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On view  |  Sculpture Garden, Exterior, Floor 1

Hector Guimard. Entrance Gate to Paris Subway (Métropolitain) Station, Paris, France. c. 1900

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Hector Guimard (French, 1867–1942)

Entrance Gate to Paris Subway (Métropolitain) Station, Paris, France

c. 1900
Painted cast iron, glazed lava, and glass
13' 11" x 17' 10" x 32" (424.2 x 543.6 x 81.3 cm) Each vertical stanchion: 1040 lbs. Horizontal component: 460 lbs. Glazed lava sign: 100 lbs.
Credit Line:
Gift of Régie Autonome des Transports Parisiens
MoMA Number:

The Museum of Modern Art, MoMA Highlights, MoMA Highlights, p. 39

The emergence of the Art Nouveau style toward the end of the nineteenth century resulted from a search for a new aesthetic that was not based on historical or classical models. The sinuous, organic lines of Guimard's design and the stylized, giant stalks drooping under the weight of what seem to be swollen tropical flowers, but are actually amber glass lamps, make this a quintessentially Art Nouveau piece. His designs for this famous entrance arch and two others were intended to visually enhance the experience of underground travel on the new subway system for Paris.

Paris was not the first city to implement an underground system (London already had one), but the approaching Paris Exposition of 1900 accelerated the need for an efficient and attractive means of mass transportation. Although Guimard never formally entered the competition for the design of the system's entrance gates that had been launched by the Compagnie du Métropolitain in 1898, he won the commission with his avant-garde schemes, all using standardized cast-iron components to facilitate manufacture, transport, and assembly.

While Parisians were at first hesitant in their response to Guimard's use of an unfamiliar vocabulary, his Métro gates, installed throughout the city, effectively brought the Art Nouveau style, formerly associated with the luxury market, into the realm of popular culture.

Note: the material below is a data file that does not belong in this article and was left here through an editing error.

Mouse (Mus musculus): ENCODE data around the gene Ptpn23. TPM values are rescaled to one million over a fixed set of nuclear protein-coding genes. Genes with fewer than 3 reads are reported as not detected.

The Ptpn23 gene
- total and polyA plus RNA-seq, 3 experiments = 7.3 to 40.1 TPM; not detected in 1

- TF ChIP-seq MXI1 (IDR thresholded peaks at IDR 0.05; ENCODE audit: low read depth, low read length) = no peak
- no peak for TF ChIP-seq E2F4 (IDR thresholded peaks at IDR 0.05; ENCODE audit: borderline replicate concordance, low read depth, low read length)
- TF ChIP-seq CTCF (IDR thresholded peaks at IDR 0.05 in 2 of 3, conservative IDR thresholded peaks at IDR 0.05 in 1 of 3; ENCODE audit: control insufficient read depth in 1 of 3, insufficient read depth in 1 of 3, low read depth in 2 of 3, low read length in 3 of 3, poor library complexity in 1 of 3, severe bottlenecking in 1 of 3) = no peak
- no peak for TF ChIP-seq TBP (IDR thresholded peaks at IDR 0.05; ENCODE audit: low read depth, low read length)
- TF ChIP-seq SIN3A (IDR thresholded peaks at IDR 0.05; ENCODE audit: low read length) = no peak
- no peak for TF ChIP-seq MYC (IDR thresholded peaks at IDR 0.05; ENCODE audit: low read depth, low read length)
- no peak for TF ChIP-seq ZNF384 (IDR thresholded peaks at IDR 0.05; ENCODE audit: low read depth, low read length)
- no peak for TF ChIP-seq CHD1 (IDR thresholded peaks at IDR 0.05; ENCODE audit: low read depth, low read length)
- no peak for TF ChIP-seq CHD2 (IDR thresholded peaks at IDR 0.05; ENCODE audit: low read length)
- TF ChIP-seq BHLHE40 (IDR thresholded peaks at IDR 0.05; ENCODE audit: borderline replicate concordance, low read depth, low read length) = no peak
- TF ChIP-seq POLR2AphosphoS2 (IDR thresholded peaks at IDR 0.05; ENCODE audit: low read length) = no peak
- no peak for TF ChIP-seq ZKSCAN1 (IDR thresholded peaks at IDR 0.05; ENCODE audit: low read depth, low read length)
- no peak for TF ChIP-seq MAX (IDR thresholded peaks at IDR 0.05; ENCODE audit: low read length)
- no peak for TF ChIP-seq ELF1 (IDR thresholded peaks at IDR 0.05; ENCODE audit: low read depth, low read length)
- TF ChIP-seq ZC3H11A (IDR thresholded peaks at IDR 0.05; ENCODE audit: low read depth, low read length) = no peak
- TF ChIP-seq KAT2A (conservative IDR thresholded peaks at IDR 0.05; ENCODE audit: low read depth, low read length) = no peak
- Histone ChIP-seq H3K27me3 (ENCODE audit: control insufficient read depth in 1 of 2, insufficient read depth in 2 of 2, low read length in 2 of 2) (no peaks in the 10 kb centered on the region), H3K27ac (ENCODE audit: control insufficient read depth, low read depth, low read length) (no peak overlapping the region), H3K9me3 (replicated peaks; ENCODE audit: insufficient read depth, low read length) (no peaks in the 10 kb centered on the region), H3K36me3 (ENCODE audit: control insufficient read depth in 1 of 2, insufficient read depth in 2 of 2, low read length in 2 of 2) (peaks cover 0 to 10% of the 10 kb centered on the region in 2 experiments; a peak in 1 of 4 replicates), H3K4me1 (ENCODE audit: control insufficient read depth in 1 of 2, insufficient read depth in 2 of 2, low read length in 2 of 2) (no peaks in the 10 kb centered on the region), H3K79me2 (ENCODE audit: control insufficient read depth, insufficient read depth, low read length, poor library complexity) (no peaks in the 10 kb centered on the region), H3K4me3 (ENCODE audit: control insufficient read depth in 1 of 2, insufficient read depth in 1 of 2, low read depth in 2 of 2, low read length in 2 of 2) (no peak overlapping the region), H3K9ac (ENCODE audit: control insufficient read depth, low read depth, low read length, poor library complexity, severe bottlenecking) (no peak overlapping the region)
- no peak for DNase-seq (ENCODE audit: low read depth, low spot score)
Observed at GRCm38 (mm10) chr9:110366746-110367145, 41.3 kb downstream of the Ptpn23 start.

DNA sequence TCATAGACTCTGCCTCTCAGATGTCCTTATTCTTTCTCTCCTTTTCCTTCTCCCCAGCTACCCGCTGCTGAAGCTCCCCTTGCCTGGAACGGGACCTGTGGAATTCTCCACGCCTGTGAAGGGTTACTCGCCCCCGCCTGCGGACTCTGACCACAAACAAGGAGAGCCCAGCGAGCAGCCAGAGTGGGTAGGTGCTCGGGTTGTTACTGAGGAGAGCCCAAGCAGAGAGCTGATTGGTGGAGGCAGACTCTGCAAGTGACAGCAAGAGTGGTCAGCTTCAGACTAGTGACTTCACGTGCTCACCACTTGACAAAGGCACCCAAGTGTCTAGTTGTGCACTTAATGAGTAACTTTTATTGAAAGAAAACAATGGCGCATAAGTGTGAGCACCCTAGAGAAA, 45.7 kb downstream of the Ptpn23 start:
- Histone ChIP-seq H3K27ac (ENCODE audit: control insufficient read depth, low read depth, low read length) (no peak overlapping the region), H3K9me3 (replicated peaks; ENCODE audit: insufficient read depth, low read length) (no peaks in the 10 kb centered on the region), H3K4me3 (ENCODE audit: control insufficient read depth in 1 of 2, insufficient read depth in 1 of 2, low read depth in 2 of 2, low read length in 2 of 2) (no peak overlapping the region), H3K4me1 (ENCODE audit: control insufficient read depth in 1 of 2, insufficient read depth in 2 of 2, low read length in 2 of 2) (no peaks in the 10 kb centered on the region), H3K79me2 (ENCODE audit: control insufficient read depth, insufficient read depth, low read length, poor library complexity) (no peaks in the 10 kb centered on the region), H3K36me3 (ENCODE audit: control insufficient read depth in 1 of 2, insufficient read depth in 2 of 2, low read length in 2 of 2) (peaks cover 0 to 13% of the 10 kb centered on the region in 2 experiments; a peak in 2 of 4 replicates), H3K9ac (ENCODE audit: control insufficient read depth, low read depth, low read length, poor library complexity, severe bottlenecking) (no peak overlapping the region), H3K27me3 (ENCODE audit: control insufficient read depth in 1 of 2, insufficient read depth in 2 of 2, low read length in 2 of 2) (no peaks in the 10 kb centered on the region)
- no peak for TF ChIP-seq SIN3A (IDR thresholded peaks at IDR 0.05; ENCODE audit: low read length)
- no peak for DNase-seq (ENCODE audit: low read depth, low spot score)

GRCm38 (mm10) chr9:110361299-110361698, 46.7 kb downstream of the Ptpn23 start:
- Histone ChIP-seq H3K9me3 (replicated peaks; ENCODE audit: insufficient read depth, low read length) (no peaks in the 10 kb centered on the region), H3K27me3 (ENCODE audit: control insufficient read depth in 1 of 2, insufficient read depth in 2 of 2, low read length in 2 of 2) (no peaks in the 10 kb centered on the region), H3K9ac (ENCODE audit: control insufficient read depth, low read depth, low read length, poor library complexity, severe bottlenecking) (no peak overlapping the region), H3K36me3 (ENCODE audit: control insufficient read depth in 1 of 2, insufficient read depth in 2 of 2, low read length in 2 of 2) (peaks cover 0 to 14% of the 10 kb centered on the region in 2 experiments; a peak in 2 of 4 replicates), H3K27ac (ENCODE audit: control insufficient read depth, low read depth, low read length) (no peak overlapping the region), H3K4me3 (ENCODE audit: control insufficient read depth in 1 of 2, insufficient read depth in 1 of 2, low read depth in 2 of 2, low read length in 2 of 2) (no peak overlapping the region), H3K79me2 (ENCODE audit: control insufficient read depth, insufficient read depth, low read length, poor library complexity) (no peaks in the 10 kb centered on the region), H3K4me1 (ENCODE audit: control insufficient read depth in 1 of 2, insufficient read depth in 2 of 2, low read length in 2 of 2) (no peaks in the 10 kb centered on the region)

Audio Program excerpt

MoMA Audio Collection

, 2008

Director, Glenn Lowry: The Paris Exposition of 1900 prompted the city to build an efficient and attractive means of mass transportation. Hector Guimard's sinuous, quintessentially Art Nouveau design won the competition.

Sculptutre Conservator, Lynda Zycherman: This was the second subway created in the world. The first was the one in London. It was Guimard's intention to advertise the subway publicly. He placed his Metro signs right in the middle of the plaza or on the sidewalk where it was visible by anyone who would come to see it, as opposed to the London subway where the entrances are more subtly hidden into a building and not in a public plaza.

His other innovation was to use modular systems to be able to create over a hundred gates in Paris. They are made of cast iron but they are painted to look as if they're bronze. Thats why they're green. The word Metropolitain is lava stone that has been ground up and re-fired to make a very impervious ceramic.

It was made to be outside. But it is over a hundred years old and it was pretty seriously rusted because the paint had failed over and over, from the time it was erected in Paris, until the French took it down in 1950-something.

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